Simply put, brethren, there are the beer drinkers and the wowsers.
I grew up Lutheran, and the wowsers of my home city were appalled to discover that the gentle, compassionate "we preach Christ crucified" pastor at St. Matthew made wine in his garage. I remember it particularly as the 'scandal' was shared with me, somewhat breathlessly, by a teenage friend with Adventist connections who had made this horrific 'discovery'. Nothing like that in Steps to Christ! I found his consternation quite humorous.
As I morphed into a self-important, intolerant, Bible quoting twenty-something plonker, my allegience shifted to a fundamentalist sect about as far removed from Lutheran orthodoxy as you can get. But one feature remained constant, 'real Christians' could enjoy a beer. And behold, I could even proof text it with a semi-scholarly reference to that marvellous koine word oinos (as in "take a little oinos for thy stomach's sake.") Grape juice? Considering the use of the same term in Revelation, I think not.
Parenthetical qualifier: I've never been drunk in my life, and never failed a breath test. My personal limit is fairly low and as I'm one of those boring people who doesn't like to lose control, there isn't much temptation to excess. To be clear though, people who have a drinking problem should stop and seek help. In my fundamentalist years I became aware that drinking could indeed be a big problem for "Bible-believin'" folk, and especially morally compromised pastors under pressure (which was essentially the entire ordained ministry of that particular sect!) Just like people with religious delusions should swear off their red letter King James Bible, Eddie Long should stay well clear of teenage boys, and those of us a tad heavy on the scales should avoid buckets of KFC, so too with the demon drink. But for most of us that isn't a concern, and I guiltlessly relish a good dark brew with a pub meal and occasionally, in the company of more refined tastes, a glass of red wine.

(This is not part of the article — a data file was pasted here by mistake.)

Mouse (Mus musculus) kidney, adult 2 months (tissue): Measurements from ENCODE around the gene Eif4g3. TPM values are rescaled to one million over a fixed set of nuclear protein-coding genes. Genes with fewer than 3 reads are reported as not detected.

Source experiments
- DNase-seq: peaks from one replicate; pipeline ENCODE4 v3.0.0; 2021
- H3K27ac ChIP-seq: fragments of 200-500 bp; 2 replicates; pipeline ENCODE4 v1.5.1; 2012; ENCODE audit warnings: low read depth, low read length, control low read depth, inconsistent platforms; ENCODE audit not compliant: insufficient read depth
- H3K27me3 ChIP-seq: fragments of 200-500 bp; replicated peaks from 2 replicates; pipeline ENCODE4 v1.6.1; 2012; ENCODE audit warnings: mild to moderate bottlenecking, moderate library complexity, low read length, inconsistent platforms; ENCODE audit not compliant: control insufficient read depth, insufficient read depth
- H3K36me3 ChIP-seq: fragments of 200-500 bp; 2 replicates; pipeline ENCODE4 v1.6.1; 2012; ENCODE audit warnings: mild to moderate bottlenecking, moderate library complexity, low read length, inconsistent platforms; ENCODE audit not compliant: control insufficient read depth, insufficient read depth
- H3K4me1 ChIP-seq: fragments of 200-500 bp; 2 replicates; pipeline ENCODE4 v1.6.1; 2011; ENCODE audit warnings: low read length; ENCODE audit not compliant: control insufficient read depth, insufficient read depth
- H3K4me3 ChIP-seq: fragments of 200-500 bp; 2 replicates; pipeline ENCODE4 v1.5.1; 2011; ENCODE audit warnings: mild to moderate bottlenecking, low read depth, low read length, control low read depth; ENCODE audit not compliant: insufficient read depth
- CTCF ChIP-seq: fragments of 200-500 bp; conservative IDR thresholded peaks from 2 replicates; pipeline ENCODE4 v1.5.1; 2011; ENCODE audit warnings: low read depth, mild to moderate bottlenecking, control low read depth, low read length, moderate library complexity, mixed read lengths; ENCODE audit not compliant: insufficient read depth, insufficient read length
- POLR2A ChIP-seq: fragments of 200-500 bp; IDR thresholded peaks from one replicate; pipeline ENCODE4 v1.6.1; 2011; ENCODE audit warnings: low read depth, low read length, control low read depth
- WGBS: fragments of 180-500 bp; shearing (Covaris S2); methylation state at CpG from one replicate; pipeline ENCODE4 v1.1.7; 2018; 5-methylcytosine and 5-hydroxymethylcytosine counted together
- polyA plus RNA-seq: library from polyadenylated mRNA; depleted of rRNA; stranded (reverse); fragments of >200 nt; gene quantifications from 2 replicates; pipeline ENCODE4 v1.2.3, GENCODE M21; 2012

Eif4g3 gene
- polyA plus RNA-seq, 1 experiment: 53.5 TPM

I know the wowsers have a few choice proof texts of their own, but they've never impressed me. I once attended a men's function organised by the local Baptist church where the guest speaker gave his testimony. He had been a very bad boy before the Lord had come into his life. He had been to Japan on business and imbibed a little saki! Worse, he had moved his lawns on Sunday a couple of times before the light shone down from above. Depravity unparalleled! I couldn't quite work out what he was repenting for...
I mention this in light of a posting by John Petty (reacting to a posting by Timothy Dalrymple.) Why is it that the 'dry evangelicals' find a glass of beer - even a low alcohol brew - such an issue, wouldn't be caught dead with a lawnmower on Sunday, and yet seem so totally blind to the big issues that move out from morbid personal piety into the real world?
Petty concludes his piece thusly:
In taking mainliners to task, Dalrymple makes no reference to any particular Biblical teaching. It appears he believes that his evangelical childhood was, without question, Biblical. He seems to assume that the mores and customs he was taught growing up in an evangelical household pretty much are the Christian faith.
That being the case, it's not surprising that he thinks evangelicals understand the Bible better without seminary training than mainliners do with it:
For instance, students (like myself) who had attended Bible churches or belonged to evangelical fellowships knew the Bible on the first day of the year-long survey course as well as the rest of the students knew the Bible on the final day of that course.
Even allowing for rhetorical license, I doubt that very much.And that about says it all.